I Clandestini (by Gigiotto Del Vecchio)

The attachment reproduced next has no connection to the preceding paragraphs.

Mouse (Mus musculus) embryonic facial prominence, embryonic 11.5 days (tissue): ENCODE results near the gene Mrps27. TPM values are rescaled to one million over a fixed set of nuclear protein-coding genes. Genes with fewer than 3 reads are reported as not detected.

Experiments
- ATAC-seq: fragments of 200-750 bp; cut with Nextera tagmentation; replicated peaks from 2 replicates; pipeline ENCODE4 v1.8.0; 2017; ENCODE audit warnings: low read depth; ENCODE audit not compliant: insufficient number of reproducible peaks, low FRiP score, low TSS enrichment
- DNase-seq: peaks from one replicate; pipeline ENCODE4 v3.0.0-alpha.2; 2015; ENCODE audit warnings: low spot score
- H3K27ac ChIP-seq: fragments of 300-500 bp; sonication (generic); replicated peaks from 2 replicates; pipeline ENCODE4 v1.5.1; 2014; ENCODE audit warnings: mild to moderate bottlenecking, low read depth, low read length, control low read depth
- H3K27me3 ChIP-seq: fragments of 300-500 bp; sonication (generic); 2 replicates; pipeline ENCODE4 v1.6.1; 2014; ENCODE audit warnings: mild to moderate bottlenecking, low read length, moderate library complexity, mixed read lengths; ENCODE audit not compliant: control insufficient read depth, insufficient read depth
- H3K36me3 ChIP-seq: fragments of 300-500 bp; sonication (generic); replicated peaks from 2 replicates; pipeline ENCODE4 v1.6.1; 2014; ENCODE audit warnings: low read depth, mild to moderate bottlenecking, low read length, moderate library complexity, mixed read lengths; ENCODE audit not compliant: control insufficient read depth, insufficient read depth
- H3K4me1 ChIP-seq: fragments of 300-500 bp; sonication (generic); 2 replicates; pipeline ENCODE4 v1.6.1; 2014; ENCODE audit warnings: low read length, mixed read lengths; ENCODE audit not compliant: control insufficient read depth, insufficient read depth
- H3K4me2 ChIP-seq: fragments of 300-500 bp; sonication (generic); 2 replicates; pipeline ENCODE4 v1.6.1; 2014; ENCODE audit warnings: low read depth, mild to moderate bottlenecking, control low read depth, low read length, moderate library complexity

There's a series of operations that typifies every gesture and thought of Didier Courbot, involving the composition and breaking down of notions that are frequently contradictory, impersonal and intimate. His works are generated from within a simple reality, private or public, out of which emerge subtly explosive tensions. This is the case with I Clandestini, his title for the La Folie project, in which the idea is the crossing point between two desires, the first is to work in some way with the Palatino, the train that covers the Rome-Paris route in both directions, in which Michel Butor's The Modification is set, a train habitually used by clandestine migrants attempting to escape from their reality and perhaps start a new life elsewhere, while the second involves the notion of producing a work containing birds – another way of looking at the concept of transport, both physical and mental, a pervading theme of the French artist's work. A particularly sedentary species, not present in Italy migrates by travelling precisely on the Palatino from Paris to the garden of Villa Medici. The spirit of the operation contains the echo and colours of different languages – the performance with its hic et nunc (here and now) explodes and bursts into different sectors of communications. The concrete fact of the journey, the solidity of the space-time dimension within which the movement of the clandestine immigrants takes place, may be arbitrary, but these factors refer back to different, though related, values, as a result of which the performance nature of the event disappears to leave space for other interpretations. Paris, the birds, Villa Medici, the landscapes the Palatino passes through, the events that take place on the train – the mental parsing that enables us to operate outside the text, in a movement away from reality towards the language of cinema, with the emphasis placed on the technical aspect of this which is editing. This invasion of the field not only makes the work of Courbot an artistic whole, based on a three hundred and sixty degree consideration of the possible logical and semantic interpretations of the work, but also helps reinforce our reflection on the more intimate meaning that motivates the clandestine travellers – a forced journey, a change of geographical setting, all implying a wager on the possibility of adapting to life in a place that isn't your own.